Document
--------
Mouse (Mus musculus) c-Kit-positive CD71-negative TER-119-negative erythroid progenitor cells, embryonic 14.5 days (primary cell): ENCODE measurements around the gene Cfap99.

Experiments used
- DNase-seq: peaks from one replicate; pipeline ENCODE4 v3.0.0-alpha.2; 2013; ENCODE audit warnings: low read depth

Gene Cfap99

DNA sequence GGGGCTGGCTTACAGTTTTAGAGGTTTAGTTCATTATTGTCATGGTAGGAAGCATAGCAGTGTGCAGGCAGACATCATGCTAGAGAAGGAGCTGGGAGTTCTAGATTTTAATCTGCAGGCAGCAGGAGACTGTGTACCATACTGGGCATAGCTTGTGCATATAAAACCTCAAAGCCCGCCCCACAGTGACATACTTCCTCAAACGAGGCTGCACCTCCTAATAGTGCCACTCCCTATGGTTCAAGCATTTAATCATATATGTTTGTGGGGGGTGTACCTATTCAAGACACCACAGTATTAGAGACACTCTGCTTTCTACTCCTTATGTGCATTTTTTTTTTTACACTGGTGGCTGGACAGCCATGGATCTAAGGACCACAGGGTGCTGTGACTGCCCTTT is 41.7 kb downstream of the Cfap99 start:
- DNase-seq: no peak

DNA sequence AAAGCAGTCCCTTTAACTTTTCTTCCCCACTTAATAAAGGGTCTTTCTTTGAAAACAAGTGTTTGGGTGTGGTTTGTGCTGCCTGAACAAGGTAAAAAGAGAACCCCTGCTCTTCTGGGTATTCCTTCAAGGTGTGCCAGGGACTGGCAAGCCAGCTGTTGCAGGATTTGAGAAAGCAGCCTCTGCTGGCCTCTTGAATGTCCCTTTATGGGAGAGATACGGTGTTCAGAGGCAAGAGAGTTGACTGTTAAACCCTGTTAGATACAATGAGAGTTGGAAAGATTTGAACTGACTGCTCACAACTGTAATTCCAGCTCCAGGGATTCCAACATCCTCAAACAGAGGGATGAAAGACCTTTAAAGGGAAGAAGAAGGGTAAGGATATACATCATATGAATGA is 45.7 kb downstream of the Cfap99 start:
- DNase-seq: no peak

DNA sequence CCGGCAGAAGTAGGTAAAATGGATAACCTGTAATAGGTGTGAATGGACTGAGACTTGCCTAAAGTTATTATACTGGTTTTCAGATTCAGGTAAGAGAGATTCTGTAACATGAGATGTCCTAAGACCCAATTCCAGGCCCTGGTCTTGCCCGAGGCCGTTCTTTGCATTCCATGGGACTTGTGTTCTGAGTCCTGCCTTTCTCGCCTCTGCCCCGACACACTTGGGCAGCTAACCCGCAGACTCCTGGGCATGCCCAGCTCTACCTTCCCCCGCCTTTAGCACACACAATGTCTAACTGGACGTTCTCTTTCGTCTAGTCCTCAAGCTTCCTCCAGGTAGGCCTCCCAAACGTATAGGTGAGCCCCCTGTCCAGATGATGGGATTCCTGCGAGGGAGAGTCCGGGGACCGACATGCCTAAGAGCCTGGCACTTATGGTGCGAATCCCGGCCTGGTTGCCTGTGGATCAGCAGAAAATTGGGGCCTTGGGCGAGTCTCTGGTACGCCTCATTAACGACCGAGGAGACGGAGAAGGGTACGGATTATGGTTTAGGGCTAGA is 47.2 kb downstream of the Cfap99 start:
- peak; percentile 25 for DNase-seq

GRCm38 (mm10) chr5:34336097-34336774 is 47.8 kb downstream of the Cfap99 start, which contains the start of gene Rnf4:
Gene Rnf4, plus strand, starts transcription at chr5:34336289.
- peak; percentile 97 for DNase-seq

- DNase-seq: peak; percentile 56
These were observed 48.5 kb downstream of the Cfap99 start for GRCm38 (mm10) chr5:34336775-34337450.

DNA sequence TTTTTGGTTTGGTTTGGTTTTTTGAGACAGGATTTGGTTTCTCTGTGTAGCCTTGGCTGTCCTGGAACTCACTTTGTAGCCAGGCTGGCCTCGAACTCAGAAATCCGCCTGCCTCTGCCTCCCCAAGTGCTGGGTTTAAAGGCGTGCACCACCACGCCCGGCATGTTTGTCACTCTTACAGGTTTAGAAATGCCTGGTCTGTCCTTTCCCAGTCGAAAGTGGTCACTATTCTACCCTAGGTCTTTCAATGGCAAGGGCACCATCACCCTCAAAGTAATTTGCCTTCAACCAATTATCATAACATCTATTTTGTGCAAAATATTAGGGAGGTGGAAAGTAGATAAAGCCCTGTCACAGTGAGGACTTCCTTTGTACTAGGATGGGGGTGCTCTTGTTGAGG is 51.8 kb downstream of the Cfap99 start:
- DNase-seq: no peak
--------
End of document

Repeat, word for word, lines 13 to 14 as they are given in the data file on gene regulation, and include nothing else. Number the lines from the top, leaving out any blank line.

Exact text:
- peak; percentile 97 for DNase-seq

- DNase-seq: peak; percentile 56